Facebook (NASDAQ:FB) is a company that is more concerned about driving long-term results to its business than about playing the game of pleasing Wall Street's short-term expectations. One testament to that belief is the company's Open Compute Project, which aims to significantly reduce the costs associated with building and running data centers by developing one of the most efficient computing infrastructures for the lowest possible cost.
Once this initiative is eventually scaled out across Facebook's entire network of data centers, its cost of revenue should begin to decline, gross profits should begin to expand, and Facebook shares today could be considered undervalued in hindsight.
Getting down to business
In 2011, when Facebook figured out a scalable way to build a data center for 24% less money and consume 38% less energy than other state-of-the art data centers, the company wasted no time in implementing these capacities. The Open Compute Project's designs have already been adopted in its Prineville, Ore., data center and in its recently opened Lulea, Sweden, data center. It will play a central role in its fourth owned data center in Altoona, Iowa, slated to go live next year.
Additionally, Facebook made the project's specifications and best practices freely available to the public in hopes that the open source community will drive new levels of innovation. While it may seem risky that any Facebook competitor can also adopt the open-compute approach to data centers, the move makes sense because it aligns with the company's purpose of making the world more open and connected. There's a good chance the community will return the favor by innovating in ways that by itself Facebook cannot.
Not only is the Open Compute Project a win for Internet services as a whole, it is also seen disrupting the conventional monolith server industry. In fact, it moved server giant Hewlett-Packard to become more energy conscious, prompting the company to introduce its Moonshot line of low-power servers.
A lesson on margins
A company's gross profit margin is really a measure of how well the organization can manage expenses and operations related to generating revenues. When tracked over a period of time, it could help investors gain insight as to whether management is effectively and efficiently utilizing its resources to generate sales.
For the foreseeable future, Facebook expects that as it continues building new data centers to support user growth, increased engagement, and new offerings, its cost of revenue will grow faster than sales, resulting in a decrease in gross profit margin. Ultimately, when Facebook has ample server capacity and the company begins to slow its data center construction rate, I expect gross profits to expand, largely because efficiency gains related to the Open Compute Project will be realized. CFO David Ebersman acknowledged during Facebook's second-quarter conference call that the Open Compute Project and others are "providing great returns for us and helping ensure we're able to invest our resources in a disciplined and efficient manner."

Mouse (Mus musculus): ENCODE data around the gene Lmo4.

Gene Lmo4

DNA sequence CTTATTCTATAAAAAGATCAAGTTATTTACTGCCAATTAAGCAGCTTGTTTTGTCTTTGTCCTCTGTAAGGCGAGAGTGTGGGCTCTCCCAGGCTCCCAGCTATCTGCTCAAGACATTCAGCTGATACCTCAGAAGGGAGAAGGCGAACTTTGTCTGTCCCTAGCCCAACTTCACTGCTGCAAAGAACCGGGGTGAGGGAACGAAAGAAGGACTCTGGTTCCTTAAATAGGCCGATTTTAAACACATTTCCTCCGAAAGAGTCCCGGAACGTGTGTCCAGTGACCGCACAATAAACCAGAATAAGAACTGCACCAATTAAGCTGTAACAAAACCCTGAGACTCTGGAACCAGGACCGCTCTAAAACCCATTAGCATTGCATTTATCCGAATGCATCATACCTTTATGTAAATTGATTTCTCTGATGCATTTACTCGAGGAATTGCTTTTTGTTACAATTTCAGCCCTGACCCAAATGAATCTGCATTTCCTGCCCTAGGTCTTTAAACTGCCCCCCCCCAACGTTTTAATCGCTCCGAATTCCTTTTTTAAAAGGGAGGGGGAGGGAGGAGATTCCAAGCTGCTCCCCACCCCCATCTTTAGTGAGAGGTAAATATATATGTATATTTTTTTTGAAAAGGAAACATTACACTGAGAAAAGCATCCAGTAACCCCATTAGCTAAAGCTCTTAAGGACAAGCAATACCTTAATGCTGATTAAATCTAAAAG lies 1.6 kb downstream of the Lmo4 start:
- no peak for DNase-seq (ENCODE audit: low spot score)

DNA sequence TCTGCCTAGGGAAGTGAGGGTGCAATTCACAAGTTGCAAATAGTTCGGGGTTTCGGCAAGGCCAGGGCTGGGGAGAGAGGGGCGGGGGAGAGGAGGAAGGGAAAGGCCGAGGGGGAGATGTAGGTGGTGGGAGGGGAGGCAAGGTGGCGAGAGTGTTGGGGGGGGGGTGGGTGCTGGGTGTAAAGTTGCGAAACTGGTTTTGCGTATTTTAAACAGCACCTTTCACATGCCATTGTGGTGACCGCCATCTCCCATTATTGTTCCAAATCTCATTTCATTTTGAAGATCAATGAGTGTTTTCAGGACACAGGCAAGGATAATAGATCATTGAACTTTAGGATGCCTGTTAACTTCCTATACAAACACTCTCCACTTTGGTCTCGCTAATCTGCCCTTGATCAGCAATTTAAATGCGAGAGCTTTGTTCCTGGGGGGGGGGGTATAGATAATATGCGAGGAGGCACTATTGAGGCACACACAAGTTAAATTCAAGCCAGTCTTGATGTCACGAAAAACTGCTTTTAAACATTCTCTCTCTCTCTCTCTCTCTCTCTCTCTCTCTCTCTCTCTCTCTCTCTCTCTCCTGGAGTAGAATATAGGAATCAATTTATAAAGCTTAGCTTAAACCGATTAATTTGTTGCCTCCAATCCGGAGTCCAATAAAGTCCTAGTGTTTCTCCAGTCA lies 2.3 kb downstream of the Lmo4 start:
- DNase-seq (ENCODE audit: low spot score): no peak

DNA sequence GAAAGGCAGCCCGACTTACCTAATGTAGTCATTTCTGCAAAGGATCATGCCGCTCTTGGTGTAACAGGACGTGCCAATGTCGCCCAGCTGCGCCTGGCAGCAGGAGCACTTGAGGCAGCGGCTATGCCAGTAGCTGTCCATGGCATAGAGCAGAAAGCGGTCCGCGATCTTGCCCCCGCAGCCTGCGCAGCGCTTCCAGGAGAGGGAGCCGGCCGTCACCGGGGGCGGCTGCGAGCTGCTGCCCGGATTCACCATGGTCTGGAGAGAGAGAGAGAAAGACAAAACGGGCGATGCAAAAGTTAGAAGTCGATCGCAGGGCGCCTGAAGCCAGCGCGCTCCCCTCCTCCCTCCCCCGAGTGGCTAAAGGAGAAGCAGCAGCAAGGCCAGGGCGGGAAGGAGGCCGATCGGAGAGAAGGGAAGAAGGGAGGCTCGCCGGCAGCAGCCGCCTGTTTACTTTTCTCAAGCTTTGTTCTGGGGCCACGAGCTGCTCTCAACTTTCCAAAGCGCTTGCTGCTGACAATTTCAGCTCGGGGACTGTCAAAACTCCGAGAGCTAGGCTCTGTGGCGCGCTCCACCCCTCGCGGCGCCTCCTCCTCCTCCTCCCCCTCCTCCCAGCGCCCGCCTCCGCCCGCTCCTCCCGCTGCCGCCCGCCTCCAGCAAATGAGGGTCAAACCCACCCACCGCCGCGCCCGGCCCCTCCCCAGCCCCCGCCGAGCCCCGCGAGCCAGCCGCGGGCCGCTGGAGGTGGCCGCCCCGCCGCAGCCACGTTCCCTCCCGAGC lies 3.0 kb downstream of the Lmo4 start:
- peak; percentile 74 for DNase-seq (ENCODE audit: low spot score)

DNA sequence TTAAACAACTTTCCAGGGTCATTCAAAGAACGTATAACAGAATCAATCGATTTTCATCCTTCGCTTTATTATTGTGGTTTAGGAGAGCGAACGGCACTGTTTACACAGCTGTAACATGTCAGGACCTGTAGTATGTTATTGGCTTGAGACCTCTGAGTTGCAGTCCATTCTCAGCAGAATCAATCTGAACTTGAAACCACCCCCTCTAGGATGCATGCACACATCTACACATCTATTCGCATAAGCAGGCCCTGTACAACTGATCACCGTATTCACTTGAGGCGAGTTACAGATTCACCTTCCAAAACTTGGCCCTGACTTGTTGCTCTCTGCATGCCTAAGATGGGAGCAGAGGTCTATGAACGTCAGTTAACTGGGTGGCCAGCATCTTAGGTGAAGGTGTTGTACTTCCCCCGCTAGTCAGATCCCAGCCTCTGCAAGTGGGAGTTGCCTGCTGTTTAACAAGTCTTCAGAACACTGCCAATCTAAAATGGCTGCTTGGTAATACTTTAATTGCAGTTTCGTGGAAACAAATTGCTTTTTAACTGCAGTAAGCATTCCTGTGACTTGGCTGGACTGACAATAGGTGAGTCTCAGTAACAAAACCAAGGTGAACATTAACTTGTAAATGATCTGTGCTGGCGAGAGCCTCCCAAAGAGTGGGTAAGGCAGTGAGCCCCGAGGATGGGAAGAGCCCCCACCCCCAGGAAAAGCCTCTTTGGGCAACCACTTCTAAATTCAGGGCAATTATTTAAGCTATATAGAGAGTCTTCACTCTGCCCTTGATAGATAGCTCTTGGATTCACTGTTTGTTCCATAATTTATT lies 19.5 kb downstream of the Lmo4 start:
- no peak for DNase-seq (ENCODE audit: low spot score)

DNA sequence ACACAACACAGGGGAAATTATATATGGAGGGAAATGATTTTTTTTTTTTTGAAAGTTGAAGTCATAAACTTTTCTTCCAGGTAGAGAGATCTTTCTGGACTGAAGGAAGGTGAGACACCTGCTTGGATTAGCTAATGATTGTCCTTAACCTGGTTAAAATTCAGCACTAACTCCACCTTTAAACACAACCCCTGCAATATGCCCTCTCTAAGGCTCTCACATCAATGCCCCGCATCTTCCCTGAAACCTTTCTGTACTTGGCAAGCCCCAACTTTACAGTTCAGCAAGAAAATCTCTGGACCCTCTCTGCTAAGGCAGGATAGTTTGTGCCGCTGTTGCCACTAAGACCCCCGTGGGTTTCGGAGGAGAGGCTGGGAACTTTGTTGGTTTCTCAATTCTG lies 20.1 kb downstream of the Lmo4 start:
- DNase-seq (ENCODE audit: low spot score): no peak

Walking the walk
The Open Compute Project demonstrates Facebook's long-term desire to manage its expenses and resources more efficiently. In other words, the company wants to see its gross profit margin grows over the long term. Given Facebook's track record of creating new business opportunities for itself, I tend to believe that management is walking the walk here and margins will ultimately improve over the next decade. In the meantime, Facebook will continue investing to set itself up for longer-term success in the form of margin expansion.
At the end of the day, this could be a surprise to investors who believe that Facebook's margins will compress over the next decade, based on the belief the company will likely need to invest more to keep growing profits. If enough investors are fooled (lower case f) by this, it could signal that Facebook shares are undervalued today.
Fool contributor Steve Heller owns shares of Facebook. The Motley Fool recommends Facebook. The Motley Fool owns shares of Facebook. Try any of our Foolish newsletter services free for 30 days. We Fools may not all hold the same opinions, but we all believe that considering a diverse range of insights makes us better investors. The Motley Fool has a disclosure policy.